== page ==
Reviewing India Economy – Progress and Prospects

A nice speech by Deepak Mohanty of RBI. A nice snapshot of the progress so far (focusing on 1990s crisis and progress from then) and challenges ahead.

In the end he says:

Envisioning India’s emergence as a major economic power in the world, Dr. Manmohan Singh in his Union Budget 1991-92 speech that launched wide ranging economic reforms had quoted Victor Hugo’s saying, “no power on earth can stop an idea whose time has come”. Ever since, there has been no looking back as India launched wide ranging structural reforms and has made significant economic progress over the past two decades. India’s industrial environment has become more competitive and open, infrastructural gaps have been sought to be bridged through public-private initiatives with both domestic and foreign sources of funding, current account has become fully convertible while capital account is virtually free for non-residents.

The policy environment has become more enabling with rule-based commitment on fiscal policy and considerable instrument independence for operation of monetary policy. As statutory preemptions were reduced and interest rates were deregulated, banks gained operational autonomy for commercial lending. As a result, India’s per capita income, which had taken four decades to double by 1991, doubled thereafter in 15 years and is likely to double again in 10 years by 2017-18. If India could maintain the current pace of growth it will lift millions out of poverty and enrich the global economy. While India has come a long way, maintaining the current pace would itself be challenging and require continued reform efforts.

2 Responses to “Reviewing India Economy – Progress and Prospects”

  1. Ramesh Kumar Nanjundaiya Says:

    My comments below in response to a study on the current Indian Economy in a World Bank blog on India titled – The India Paradox: Promoting Competitive Industries in a High-Growth Country.

    I hope it should make an interesting response to above speech as well.

    What is the current state of the Indian Economy and where is it headed – While I fully understand and appreciate Hausmann’s views that diversification in the economic structure, and not necessarily specialization, may be a crucial factor for accelerating growth in India, his observation that rich economies produce many products whereas developing economies produce few products that are also made in rich economies calls for a discussion. It is true, that this relationship exists not only between countries, but also between cities within a country. What is therefore the secret of India’s economic growth rate in the past decade which has been nothing short of spectacular? With its GDP growth around 7 to 9 percent per year, India is the second-fastest-growing large economy in the world. Who is the driver for this. Before we answer this, one needs to revisit the American Economic Historian W.W. Rostow who in the sixties had suggested that countries passed through 5 stages of economic development as Traditional Society, Transitional Stage, Take-off, Drive to Maturity and High Mass Consumption., Would this today apply to India. Many development economists argue that Rostows’s model was developed with Western cultures in mind and not applicable to developing countries as India as it is generalised and policy makers are unable to identify the various stages as they seem to overlap each other. It depends how you look at it. It is a growth model and we should examine if there is actual all round development to witness the 9% GDP growth. One of the contributors for this is the growing “Indian Middle Class”. While the reasons are varied, but one which has really propelled up the Indian economy ( I would say, in the last 6 years) is the growing buying power of people in the so called “Middle Income Group” which in the case of India, per my estimation, represents almost 300 million people. This is a huge market to cater to and is growing. This group is the one which is pushing demand locally and thus giving a boast to the economy. It is a life cycle change in the population group. This is the group which is spending on all goods and related services. Because of such a growth demand for goods/services, banks will certainly witness increase in their lending in the next couple of years. This fuels continuous economic growth (notwithstanding inflation) The rosy side is that when the economy grows, the equity markets become much more active and again adds for the economy growth with more people coming into the “Middle Income Group of People” or the people with buying power or cash to spend. Thus going back to W.W. Rostow, we are somewhere in between stage 3 and 4. But at this stage, one needs to be very careful. While India seems to be embarking on a high-growth strategy today, it must guard and overcome some global trends which include global warming, the falling relative price of manufactured goods and rising relative price of commodities, including energy; swelling discontent with globalization in advanced and some developing economies, the various ongoing “scams” which could eat upto 2% of the GDP, the growing “young population” which should not become a struggle to cope with and the ongoing mismatch between global problems—in economics, health, climate change, and other areas—and weakly coordinated international responses. Notwithstanding the challenges, the support of the global economy remains central for the current Indian growth story or as they call it the – The India Paradox: Promoting Competitive Industries in a High-Growth Country.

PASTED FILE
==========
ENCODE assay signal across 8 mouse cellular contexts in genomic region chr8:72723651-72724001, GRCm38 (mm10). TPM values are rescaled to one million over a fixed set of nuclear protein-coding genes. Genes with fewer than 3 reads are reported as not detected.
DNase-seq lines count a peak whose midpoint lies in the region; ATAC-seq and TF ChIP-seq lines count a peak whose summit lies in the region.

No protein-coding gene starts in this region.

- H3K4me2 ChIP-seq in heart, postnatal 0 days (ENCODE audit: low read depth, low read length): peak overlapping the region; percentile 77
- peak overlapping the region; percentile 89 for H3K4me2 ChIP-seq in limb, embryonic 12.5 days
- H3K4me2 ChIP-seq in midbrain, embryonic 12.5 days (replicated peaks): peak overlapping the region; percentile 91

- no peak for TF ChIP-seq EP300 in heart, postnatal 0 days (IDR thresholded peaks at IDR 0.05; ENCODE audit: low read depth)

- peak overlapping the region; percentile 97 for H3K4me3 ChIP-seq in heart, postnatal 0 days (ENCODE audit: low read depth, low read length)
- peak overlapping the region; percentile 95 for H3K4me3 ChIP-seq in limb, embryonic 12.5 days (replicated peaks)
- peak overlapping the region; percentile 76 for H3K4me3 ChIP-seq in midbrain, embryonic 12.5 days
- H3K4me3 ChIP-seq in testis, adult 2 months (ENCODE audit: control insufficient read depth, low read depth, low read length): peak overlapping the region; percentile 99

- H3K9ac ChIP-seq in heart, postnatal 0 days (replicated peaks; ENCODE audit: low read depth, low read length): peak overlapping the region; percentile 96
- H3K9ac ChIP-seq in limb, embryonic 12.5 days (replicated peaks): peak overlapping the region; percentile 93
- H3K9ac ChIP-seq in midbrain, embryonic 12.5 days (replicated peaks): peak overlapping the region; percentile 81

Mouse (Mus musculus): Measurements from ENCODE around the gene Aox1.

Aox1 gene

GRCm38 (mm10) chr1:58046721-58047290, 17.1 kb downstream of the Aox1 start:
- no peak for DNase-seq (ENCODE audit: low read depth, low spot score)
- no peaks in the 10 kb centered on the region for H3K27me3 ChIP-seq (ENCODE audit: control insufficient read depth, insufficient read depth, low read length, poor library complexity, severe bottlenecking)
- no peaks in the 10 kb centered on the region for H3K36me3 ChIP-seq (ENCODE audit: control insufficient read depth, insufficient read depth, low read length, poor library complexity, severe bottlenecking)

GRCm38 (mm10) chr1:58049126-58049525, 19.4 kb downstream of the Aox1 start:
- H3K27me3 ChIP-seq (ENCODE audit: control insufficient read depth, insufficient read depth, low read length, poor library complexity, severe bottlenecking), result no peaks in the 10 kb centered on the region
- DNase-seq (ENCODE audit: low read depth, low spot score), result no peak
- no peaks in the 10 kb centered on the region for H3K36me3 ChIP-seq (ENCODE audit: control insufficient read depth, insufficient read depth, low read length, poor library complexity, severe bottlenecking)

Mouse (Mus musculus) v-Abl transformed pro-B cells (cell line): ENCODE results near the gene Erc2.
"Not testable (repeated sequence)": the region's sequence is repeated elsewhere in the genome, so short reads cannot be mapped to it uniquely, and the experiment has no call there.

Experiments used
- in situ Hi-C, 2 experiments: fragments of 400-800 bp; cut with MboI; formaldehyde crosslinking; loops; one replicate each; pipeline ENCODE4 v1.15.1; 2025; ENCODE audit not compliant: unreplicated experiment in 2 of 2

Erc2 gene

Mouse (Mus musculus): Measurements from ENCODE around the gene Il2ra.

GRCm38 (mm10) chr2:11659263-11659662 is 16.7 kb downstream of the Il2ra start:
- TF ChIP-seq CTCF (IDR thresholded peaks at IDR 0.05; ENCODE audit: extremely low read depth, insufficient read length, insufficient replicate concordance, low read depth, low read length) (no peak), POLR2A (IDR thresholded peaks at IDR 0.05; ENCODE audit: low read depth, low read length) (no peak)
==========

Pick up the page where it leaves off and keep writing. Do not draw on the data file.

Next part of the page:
2. mining asia Says:

    mining asia…

    […]Reviewing India Economy – Progress and Prospects « Mostly Economics[…]…

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